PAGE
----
The reason cited for such action was considered to be rising inventory levels. The news also impacted rivals Costco (COST)and Target (TGT) (Retail Earnings Drag Down Consumer ETFs).
However, the company officials confronted such reportage and stated that it was misleading and the company is has been managing its inventory level constantly.
Investors should note that in the second quarter, inventory of Wal-Mart increased 6.9%. This was attributable to weak sales trends, the delay in summer weather and timing shifts in the receipt of merchandise for back to school and the upcoming holidays.
Impact on ETFs
Wal-Mart accounts for a big chunk of the holdings in many of the top ETFs in the sector. This includes an 8.87% allocation to the firm in the Market Vectors Retail ETF (NYSEARCA:RTH). Beyond this, the Consumer Staples Select Sector SPDR (XLP) and the Vanguard Consumer Staples Fund (VDC) also allocate at least 8.01% and 7.52%, respectively, to Wal-Mart while a few others also give the company at least a 5% weight.
RTH which consists of 26 stocks, appears to be trading on lower volume compared to average daily volume. Apart from Wal-Mart Stores Inc., the top holdings of the company include Home Depot, Inc. and Amazon.com Inc., representing asset allocation of 9.5% and 7.9%, respectively.
The fund’s expense ratio is 0.35% and the dividend yield is 1.52%. RTH has managed to attract $43 million in assets under management.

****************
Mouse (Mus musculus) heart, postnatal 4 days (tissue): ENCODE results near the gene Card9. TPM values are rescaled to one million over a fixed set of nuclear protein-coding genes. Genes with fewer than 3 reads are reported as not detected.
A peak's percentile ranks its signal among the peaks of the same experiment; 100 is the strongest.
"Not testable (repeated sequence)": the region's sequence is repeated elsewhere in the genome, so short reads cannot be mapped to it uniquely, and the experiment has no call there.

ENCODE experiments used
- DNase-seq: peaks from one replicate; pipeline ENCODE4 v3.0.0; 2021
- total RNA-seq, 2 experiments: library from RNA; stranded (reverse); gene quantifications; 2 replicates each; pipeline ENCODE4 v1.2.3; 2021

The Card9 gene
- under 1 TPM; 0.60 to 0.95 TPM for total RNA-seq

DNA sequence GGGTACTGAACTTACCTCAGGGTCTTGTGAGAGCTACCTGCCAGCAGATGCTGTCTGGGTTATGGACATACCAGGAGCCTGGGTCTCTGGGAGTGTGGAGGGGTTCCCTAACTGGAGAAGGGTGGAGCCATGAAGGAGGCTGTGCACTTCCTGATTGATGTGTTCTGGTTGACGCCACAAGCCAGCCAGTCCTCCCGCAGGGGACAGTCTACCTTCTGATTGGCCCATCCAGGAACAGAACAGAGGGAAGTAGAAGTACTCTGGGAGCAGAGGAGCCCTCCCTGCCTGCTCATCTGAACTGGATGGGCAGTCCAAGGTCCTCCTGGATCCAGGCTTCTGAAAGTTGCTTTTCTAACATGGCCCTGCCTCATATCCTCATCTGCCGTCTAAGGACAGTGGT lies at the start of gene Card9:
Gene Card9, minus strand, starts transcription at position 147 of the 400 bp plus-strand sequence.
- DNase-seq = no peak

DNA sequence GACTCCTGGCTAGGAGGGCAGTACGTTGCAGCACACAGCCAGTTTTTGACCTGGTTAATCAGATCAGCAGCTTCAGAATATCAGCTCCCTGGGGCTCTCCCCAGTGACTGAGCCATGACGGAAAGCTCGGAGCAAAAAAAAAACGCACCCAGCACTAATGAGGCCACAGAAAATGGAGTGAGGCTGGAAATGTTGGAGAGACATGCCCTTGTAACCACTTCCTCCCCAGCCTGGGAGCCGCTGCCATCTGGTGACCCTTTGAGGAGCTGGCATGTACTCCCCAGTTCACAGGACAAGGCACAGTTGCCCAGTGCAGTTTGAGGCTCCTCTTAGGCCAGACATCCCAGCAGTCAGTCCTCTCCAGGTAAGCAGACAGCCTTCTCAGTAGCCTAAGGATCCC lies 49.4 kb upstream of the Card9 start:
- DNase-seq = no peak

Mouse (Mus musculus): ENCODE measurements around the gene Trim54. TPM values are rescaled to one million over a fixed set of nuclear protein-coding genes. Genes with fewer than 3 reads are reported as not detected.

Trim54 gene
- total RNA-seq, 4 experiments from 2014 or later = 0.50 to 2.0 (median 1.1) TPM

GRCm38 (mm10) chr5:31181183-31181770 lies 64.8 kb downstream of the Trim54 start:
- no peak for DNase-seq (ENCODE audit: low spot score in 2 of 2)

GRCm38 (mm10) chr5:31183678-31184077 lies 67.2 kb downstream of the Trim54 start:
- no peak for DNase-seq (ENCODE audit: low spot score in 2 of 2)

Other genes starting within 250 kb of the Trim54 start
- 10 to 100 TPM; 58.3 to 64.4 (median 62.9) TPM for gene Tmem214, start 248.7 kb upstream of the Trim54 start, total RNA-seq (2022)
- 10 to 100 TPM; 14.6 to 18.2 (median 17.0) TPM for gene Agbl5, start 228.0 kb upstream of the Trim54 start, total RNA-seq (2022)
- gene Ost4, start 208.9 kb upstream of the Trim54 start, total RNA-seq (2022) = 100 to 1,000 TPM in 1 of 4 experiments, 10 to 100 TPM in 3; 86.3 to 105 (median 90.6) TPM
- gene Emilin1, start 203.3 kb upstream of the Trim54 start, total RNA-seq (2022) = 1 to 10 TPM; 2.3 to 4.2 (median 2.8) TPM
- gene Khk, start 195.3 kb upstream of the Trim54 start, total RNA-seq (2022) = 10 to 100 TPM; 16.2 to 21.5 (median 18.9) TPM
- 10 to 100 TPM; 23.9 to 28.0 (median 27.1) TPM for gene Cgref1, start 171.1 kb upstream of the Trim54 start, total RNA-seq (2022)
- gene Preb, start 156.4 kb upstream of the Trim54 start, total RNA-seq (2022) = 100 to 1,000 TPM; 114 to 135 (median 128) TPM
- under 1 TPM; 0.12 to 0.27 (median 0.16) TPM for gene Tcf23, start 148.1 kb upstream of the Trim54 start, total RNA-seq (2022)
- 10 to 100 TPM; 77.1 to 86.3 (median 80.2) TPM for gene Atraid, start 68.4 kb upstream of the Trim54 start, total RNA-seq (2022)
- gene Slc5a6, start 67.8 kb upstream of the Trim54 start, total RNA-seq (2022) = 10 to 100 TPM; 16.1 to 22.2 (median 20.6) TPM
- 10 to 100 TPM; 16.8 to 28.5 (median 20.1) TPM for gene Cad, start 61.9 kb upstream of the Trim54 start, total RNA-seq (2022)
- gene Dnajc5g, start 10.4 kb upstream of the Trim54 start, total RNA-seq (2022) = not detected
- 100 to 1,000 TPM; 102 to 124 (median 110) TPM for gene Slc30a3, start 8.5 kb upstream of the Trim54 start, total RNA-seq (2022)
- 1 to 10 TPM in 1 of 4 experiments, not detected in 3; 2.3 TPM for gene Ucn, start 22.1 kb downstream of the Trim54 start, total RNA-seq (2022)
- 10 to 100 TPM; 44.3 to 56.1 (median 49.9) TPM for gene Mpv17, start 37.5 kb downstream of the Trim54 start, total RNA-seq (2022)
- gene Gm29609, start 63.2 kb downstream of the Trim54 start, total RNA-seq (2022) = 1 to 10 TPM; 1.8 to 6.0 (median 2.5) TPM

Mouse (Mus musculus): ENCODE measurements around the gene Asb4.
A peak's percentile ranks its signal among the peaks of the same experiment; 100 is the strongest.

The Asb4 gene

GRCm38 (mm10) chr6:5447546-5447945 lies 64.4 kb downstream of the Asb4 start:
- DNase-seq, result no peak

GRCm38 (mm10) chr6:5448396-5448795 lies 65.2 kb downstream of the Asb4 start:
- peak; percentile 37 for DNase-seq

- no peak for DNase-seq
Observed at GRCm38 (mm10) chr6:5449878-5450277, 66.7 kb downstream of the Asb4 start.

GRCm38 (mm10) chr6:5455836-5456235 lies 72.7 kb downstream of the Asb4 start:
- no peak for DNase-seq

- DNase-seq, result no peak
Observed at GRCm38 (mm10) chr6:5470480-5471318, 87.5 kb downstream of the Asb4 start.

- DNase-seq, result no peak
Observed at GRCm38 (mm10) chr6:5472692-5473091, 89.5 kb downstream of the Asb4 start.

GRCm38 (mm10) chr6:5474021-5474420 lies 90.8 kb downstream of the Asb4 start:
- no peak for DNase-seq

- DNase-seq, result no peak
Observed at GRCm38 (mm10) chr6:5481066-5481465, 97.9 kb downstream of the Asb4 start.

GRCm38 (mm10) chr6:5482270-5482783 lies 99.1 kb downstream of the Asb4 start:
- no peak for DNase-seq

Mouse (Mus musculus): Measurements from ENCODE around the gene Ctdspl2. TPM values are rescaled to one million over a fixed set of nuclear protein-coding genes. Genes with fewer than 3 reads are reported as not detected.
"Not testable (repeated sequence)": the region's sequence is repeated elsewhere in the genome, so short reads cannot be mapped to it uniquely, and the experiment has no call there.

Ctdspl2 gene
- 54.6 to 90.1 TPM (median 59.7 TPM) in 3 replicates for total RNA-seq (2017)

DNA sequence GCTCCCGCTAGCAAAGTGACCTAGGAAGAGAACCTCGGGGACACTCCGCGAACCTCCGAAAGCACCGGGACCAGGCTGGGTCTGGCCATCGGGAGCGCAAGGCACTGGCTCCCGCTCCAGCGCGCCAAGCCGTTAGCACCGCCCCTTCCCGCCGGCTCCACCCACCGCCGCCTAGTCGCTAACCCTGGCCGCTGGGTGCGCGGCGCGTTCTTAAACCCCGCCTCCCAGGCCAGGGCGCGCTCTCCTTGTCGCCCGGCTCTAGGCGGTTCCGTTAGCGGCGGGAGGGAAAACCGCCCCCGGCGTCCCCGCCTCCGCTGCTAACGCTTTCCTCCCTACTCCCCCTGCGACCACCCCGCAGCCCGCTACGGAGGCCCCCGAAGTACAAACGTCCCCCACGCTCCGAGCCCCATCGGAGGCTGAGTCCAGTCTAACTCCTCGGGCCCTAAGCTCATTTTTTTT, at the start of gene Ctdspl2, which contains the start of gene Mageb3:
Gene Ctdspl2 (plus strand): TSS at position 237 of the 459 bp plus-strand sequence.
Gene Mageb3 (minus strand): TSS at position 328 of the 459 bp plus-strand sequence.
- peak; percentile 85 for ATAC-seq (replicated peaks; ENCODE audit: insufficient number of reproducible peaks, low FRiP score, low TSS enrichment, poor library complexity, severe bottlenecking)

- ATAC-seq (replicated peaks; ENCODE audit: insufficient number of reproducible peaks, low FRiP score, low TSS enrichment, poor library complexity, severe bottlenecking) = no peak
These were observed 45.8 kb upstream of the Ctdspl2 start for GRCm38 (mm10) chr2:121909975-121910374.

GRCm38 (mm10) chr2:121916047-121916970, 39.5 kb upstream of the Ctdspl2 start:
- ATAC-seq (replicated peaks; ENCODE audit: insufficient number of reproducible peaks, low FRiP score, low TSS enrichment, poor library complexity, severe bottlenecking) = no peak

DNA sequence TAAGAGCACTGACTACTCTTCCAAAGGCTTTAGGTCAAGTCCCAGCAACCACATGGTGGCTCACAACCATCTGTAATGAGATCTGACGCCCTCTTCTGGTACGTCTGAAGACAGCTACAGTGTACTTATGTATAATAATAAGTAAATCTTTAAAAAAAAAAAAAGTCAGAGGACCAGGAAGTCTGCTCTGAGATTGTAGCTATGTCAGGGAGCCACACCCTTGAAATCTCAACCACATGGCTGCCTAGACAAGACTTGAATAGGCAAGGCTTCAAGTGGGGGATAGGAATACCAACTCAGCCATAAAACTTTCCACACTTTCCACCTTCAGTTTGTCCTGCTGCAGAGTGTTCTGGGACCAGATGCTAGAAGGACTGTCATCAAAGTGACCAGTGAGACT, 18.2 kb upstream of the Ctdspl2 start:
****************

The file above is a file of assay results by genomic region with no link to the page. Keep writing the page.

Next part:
XLP, the largest staples ETF by assets also showed a downward movement on the news. This fund consists of 42 stocks of companies that manufacture and sell a range of branded consumer packaged goods, with the top holdings being Procter & Gamble Co. (PG), The Coca-Cola Co. (KO) and Philip Morris International Inc (PM).
The fund’s expense ratio is 0.18% and it pays out a dividend yield of 2.72%. XLP has about $5.3 billion in assets under management.
A look at Future Earnings Expectation of Wal-Mart
The company sharply lowered its net sales growth guidance from a range of 5%-6% to a range of 2%-3% due to weaker-than-expected performance in the first half. Moreover, the challenging sales environment as well as currency headwinds are expected to hurt the second half sales as well.
Wal-Mart also lowered its earnings expectations from a range of $5.20 to $5.40 to $5.10 and $5.30 per share (The Comprehensive Guide to Retail ETFs).
For the third quarter of fiscal 2014, Wal-Mart expects its earnings to range between $1.11 and $1.16 per share. Wal-Mart expects U.S. comp sales to be relatively flat for the 13-week period ending October 25, much lower than last year quarter’s growth of 1.5%.
Currently, Wal-Mart has a Zacks Rank #4 (Sell), suggesting that more underperformance is in the company’s future, especially considering that the stock has a negative ESP (-0.89%).
Wal-Mart, and other big name retailers, could be in trouble this earnings season. There are some questions as to whether the consumer will continue to spend, while the earnings estimate trend isn’t too favorable either.
Given this, investors should definitely pay close attention to consumer ETFs that have big allocations to Wal-Mart, or those that engage in consumer product sales. These could be in for a rocky ride this earnings season, and may be in for a bit of trouble if the recent moves in the Zacks Rank for these stocks are any guide.
This article is brought to you courtesy of Eric Dutram.